The North Central fells

As the first walk in my series, I decided on the walk connecting Bleaberry Fell, High Seat and High Tove.  Not, I hasten to add, because I couldn't wait to do it again - rather the opposite: it is renowned as probably the boggiest long stretch of  high fell in Lakeland, and indeed the first time I did it, the intention was for the first time to coincide with the last time.  So now it's out of the way!

Having said that, apart from the conditions underfoot, it was a lovely crisp, sunny day and the views were
delightful, so we will ignore the squelchy socks and concentrate on the delights to come.

The dogs and I started at Ashness Bridge, which was crowded with Easter week visitors, and climbed up around Falcon Crag to Bleaberry Fell.  We then turned south to High Seat and High Tove, shot across to pick up Armboth Fell, descended from High Tove to Watendlath, and then wended our way back to Ashness
.  Here are some pictures (click on any picture for a larger version).

The dogs were raring to go, as usual, and who could blame them on a day like this?
The Derwent was flowing sedately within its banks (last week it was flooding), and there was no hint that yesterday it was snowing, hailing and sunny all on the same day...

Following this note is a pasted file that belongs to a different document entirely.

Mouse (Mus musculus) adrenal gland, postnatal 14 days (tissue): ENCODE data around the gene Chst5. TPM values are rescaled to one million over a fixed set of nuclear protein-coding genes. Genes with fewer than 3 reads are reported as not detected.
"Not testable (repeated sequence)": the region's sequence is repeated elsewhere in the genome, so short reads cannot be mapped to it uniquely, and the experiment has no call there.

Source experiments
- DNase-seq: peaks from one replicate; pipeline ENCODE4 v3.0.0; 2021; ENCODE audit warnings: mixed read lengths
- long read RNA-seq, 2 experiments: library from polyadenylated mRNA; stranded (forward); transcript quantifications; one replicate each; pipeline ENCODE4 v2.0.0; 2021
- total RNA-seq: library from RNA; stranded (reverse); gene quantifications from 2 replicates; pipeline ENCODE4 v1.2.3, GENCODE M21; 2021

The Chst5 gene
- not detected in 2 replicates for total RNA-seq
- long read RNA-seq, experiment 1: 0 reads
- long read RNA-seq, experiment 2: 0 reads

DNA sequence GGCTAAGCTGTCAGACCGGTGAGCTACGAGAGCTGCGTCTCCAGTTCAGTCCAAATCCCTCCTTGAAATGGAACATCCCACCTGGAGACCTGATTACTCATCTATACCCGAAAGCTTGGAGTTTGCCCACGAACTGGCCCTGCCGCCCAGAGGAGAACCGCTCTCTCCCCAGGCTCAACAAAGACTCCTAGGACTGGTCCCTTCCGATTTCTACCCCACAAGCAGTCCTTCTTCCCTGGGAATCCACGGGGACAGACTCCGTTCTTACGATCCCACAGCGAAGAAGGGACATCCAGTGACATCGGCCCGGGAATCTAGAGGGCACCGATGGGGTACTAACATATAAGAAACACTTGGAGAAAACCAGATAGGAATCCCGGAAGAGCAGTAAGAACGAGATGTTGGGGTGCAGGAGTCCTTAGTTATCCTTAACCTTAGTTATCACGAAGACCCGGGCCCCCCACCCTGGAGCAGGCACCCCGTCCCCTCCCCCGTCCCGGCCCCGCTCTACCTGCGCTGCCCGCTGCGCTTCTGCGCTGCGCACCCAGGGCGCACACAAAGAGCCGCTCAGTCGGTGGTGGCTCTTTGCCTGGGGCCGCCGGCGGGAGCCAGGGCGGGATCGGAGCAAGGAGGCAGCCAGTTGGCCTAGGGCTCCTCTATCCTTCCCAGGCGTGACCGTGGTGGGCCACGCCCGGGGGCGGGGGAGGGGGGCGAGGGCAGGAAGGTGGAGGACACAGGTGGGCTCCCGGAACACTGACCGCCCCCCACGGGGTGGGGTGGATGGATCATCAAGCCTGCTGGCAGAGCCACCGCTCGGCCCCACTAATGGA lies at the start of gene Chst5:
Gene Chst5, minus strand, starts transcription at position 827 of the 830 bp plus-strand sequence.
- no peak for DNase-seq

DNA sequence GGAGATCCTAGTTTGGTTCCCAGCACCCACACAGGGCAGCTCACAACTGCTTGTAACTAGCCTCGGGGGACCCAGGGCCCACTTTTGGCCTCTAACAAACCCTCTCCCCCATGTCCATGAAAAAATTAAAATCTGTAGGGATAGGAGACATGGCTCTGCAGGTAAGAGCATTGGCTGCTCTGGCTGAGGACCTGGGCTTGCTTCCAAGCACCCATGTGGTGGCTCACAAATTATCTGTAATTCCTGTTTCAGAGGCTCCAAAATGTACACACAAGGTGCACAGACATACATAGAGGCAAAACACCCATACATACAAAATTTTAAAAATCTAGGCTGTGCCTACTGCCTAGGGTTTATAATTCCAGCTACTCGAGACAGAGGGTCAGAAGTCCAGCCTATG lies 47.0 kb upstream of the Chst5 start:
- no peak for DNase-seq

The view north across the top of Walla Crag to Skiddaw
The path up to Bleaberry Fell.  Steep towards the end, but dry all the way...

The cairn near the top of Bleaberry Fell, with Skiddaw, Bassenthwaite Lake - and Scotland - in the distance.
The start of the bog, with the Helvellyn ridge in the background.

Samba getting well stuck in...
An island in the bog: the top of High Seat, with Sophie not particularly impressed.

The plateau at High Seat is really quite wide: probably over a mile.  And this is what it looks like.  The trouble is that you have to spend your time looking intently down at it, to avoid losing your boot in the bog*, rather than at the high fells in the distance...

* No kidding: my young daughter once did just that between High Seat and High Tove - but then I have to admit that she was also the daughter who fell over skiing and was parted from not just her ski but also her ski-boot.  She does now remember to tie her boots up...
We will draw a veil over the excursion down and across to Armboth Fell, and then back to High Tove.  From there you descend west to firmer ground and Watendlath.

This picture shows the beck emerging from Watendlath Tarn.
The little waterfall just below the hamlet.

The next walk should be the Newlands Round on April 12th.